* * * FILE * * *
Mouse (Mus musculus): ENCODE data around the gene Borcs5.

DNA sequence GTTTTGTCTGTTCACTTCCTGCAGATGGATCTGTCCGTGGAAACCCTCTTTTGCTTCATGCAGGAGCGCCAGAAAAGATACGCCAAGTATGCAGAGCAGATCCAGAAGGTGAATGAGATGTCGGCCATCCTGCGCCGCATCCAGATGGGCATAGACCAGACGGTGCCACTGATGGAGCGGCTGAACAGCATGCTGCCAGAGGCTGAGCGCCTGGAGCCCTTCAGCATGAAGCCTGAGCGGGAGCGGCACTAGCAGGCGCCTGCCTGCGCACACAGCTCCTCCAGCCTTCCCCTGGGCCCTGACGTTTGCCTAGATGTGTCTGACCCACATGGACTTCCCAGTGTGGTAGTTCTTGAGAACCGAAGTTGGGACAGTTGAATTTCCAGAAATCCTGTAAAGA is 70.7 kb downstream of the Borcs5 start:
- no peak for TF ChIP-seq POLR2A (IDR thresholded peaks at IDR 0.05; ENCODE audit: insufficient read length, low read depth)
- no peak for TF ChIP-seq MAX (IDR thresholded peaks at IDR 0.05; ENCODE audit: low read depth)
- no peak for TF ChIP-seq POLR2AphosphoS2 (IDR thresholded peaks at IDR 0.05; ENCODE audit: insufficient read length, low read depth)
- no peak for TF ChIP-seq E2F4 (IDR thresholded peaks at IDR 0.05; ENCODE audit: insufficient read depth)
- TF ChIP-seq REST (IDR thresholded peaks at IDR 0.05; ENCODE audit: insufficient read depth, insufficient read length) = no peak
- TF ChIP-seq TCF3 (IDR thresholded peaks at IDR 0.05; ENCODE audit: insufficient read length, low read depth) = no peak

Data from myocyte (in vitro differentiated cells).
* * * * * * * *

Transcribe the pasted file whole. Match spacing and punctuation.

Mouse (Mus musculus): ENCODE data around the gene Borcs5.

DNA sequence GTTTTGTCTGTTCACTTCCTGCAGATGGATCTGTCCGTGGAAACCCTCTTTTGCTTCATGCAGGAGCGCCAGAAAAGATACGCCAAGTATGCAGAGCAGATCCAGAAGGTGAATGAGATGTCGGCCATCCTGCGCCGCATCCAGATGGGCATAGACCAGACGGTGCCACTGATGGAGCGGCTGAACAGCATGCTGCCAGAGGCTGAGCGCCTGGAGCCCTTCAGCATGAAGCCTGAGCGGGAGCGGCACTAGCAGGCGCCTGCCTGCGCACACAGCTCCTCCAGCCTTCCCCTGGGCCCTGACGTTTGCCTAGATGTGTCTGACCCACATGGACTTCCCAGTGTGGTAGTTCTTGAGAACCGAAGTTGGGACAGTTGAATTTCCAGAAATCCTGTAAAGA is 70.7 kb downstream of the Borcs5 start:
- no peak for TF ChIP-seq POLR2A (IDR thresholded peaks at IDR 0.05; ENCODE audit: insufficient read length, low read depth)
- no peak for TF ChIP-seq MAX (IDR thresholded peaks at IDR 0.05; ENCODE audit: low read depth)
- no peak for TF ChIP-seq POLR2AphosphoS2 (IDR thresholded peaks at IDR 0.05; ENCODE audit: insufficient read length, low read depth)
- no peak for TF ChIP-seq E2F4 (IDR thresholded peaks at IDR 0.05; ENCODE audit: insufficient read depth)
- TF ChIP-seq REST (IDR thresholded peaks at IDR 0.05; ENCODE audit: insufficient read depth, insufficient read length) = no peak
- TF ChIP-seq TCF3 (IDR thresholded peaks at IDR 0.05; ENCODE audit: insufficient read length, low read depth) = no peak

Data from myocyte (in vitro differentiated cells).